"rigId": "28bd884e85cf32167ed72147db10adc7",
"ts": "1559846318",
"sensorName": "MainPressure",
"sensorType": "Pressure",
"sensorValue": "2444"
},
{
"rigId": "28bd884e85cf32167ed72147db10adc7",
"ts": "1559846320",
"sensorName": "Valve01",
"sensorType": "Pressure",
"sensorValue": "2330"
},
{
"rigId": "28bd884e85cf32167ed72147db10adc7",
"ts": "1559846320",
"sensorName": "PrimaryTank",
"sensorType": "Temp",
"sensorValue": "90"
}
view raw pressureschema.json hosted with ❤ by GitHub

Convert the EPOCH date to human-readable:

-- make data readable as string
SELECT CAST(ts AS varchar) AS thedatetime
FROM rigData
view raw epoctoreadable.sql hosted with ❤ by GitHub

Now, average the pressures of the last five seconds:

-- average pressure over 5 second window
SELECT TUMBLE_END(ts, interval '5' second) AS ts,
rigId,
sensorName,
AVG(sensorValue) AS pressure
FROM rigData
WHERE sensorType = 'Pressure'
GROUP BY rigId, sensorName, TUMBLE(ts, interval '5' second)
view raw avgpressure.sql hosted with ❤ by GitHub

And create an alert to only see data when it is too high:

-- find load data > 400psi
SELECT rigId, sensorName, MAX(sensorValue) as MaxLoad
FROM rigData
WHERE sensorType = 'Load'
AND sensorValue > 400
AND ts > CURRENT_TIMESTMAP - interval '5' minutes
view raw pressurealert.sql hosted with ❤ by GitHub

3. SQL makes collapsing out of order/partial events in Kafka more powerful

Using Apache Kafka is a great way to handle IoT data, especially since there may be a need to push data into a topic even if it is not totally complete.

Take the example of ADS-B data. Data comes in with various attributes at the time that those attributes are known. The systems don’t wait for complete messages—they send what they have when they have it. This paradigm yields incoming messages that might look like the following where there is a JSON source, emitting events over time, with a logical key (tail number or ICAO):

{"ts": "1559840592", "icao": "A264A4", "lat": "", "lon": "", "altitude": "8590", "speed": ""},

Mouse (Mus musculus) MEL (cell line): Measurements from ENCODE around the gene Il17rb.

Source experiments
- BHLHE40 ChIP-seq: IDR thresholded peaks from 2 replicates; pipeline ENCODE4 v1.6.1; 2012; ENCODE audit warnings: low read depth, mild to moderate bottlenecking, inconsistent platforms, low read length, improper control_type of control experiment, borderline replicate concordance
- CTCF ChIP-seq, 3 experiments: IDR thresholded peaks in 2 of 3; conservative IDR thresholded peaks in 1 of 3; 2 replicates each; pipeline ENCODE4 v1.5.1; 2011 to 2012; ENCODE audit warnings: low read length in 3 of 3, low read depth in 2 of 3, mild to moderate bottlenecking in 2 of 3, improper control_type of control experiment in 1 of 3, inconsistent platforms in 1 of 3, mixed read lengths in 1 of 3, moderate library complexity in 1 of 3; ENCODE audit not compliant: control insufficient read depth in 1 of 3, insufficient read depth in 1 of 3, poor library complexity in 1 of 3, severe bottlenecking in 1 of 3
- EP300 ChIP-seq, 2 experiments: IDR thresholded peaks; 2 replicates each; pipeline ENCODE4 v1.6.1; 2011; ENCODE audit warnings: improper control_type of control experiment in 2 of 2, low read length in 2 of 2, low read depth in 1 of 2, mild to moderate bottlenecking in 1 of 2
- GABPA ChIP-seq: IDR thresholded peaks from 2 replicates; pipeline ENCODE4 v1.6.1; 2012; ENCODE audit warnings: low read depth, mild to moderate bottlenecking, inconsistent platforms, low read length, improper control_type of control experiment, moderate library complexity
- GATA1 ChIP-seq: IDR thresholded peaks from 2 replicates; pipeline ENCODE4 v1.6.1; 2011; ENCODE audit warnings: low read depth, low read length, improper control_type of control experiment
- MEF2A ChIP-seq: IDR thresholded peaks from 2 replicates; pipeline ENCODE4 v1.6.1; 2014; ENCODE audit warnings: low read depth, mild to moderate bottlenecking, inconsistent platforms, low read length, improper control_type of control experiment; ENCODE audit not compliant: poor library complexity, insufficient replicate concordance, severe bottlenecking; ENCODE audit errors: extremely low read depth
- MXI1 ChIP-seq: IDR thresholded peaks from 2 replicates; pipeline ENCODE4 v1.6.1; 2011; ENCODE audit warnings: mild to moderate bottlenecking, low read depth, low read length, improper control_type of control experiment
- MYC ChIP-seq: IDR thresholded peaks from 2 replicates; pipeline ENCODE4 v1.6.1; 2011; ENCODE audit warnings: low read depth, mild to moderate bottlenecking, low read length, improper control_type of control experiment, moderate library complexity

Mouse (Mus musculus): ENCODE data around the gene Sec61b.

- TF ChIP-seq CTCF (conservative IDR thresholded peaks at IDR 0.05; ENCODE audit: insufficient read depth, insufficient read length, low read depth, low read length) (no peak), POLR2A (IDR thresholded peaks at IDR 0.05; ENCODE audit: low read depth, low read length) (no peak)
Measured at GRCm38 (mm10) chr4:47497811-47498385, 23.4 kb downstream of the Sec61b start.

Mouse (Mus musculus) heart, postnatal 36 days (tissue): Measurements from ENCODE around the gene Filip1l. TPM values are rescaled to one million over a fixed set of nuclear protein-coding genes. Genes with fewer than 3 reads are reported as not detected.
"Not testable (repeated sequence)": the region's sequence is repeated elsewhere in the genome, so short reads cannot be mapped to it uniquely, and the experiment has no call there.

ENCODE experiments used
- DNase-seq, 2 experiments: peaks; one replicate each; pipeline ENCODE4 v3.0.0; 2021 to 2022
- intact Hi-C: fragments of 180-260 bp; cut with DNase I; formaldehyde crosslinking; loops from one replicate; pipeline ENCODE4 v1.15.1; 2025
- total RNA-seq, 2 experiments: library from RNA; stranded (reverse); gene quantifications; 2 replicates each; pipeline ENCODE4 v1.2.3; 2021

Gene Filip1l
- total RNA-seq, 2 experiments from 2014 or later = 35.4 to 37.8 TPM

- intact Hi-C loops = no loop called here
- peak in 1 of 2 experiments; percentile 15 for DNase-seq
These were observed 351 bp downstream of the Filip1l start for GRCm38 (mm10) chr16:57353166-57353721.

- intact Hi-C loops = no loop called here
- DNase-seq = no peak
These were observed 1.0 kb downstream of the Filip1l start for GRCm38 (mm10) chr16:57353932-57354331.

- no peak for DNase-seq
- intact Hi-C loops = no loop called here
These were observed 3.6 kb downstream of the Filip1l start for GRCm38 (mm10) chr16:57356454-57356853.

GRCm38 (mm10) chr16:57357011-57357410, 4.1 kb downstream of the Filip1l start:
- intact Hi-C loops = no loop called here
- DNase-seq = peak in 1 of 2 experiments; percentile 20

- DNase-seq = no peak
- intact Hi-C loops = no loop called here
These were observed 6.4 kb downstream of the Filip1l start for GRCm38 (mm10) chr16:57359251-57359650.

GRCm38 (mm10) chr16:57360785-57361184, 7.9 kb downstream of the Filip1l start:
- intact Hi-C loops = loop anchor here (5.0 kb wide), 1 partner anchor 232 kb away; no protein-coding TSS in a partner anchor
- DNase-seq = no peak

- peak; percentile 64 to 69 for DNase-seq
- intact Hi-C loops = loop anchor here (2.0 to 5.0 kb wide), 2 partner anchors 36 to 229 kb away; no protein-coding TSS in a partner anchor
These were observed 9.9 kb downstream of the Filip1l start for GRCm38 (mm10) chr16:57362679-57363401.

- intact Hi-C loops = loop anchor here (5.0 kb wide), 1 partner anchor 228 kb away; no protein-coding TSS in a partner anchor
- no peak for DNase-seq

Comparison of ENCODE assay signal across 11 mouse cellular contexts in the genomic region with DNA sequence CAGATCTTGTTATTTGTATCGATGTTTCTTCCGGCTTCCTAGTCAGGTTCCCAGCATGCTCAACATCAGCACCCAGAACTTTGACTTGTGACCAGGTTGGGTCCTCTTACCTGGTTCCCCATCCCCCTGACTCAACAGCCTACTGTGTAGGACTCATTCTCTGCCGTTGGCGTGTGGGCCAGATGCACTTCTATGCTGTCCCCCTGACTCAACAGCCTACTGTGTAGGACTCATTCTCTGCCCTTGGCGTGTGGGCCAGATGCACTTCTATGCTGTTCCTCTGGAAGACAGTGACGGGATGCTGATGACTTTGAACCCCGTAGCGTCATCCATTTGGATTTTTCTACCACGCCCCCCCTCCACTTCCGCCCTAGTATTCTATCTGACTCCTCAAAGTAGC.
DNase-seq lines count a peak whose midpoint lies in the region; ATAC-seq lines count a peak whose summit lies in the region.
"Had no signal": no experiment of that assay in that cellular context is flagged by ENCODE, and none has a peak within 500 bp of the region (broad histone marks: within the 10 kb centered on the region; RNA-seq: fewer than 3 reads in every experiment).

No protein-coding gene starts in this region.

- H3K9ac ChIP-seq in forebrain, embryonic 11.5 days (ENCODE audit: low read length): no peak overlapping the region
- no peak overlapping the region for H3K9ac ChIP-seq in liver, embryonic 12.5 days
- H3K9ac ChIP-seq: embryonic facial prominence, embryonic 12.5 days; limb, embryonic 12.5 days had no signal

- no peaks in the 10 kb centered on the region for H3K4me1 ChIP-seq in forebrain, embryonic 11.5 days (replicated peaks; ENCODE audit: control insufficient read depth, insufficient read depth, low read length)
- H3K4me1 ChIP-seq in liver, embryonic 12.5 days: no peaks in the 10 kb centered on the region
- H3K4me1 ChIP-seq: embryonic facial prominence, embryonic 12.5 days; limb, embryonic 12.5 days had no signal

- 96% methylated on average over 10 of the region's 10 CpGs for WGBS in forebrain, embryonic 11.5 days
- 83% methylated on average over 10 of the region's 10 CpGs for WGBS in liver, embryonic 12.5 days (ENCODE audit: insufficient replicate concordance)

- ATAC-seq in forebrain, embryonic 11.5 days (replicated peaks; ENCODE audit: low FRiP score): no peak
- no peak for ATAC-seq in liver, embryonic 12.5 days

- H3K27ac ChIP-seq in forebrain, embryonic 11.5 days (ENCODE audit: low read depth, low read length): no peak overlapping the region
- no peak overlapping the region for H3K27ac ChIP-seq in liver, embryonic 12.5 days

{"ts": "1559840593", "icao": "A264A4", "lat": "", "lon": "", "altitude": "", "speed": "540"},
{"ts": "1559840595", "icao": "A264A4", "lat": "159.7774335", "lon": "35.0375525", "altitude": "", "speed": ""}
view raw adsbschema.json hosted with ❤ by GitHub

SQL aggregations enable the ability to nicely collapse the messages into one logical record to show the current picture of this flight.

-- find the latest complete picture of
-- tailnumber A264A4
SELECT icao,
HOP_END(ts, interval '1' minute, interval '15' minute) AS timestamp,
MAX(lat) as latitude,
MAX(lon) as longitude,
AVG(altitude) as altitude,
AVG(speed) as speed
FROM adsb_source
WHERE icao = 'A264A4'
GROUP BY icao, HOP(ts, interval '1' minute, interval '15' minute)
view raw adsbaggregation.sql hosted with ❤ by GitHub

The result is a flattened record grouped by key over a TS range.

icaotimestamplatitudelongitudealtitudespeed
A264A41559840595159.777433535.03755258590540

Streaming SQL Amplifies the Benefits of Robust Kafka-based Data Systems

All of these reasons, and more, are why we developed SQLStreamBuilder to help you very easily use SQL with your Kafka data. That ability lets you be more competitive—and often more productive—by simplifying your streaming data pipeline and accelerating streaming application time-to-market. Keep an eye out here as we continue to post more reasons why using streaming SQL with Apache Kafka

Want to get started today? Sign up for a free trial of SQLStreamBuilder and see how easy using SQL with Kafka can be. Want to learn more before you try? Check out our expert guide that dives into more detail on why combining SQL and Kafka is amazing.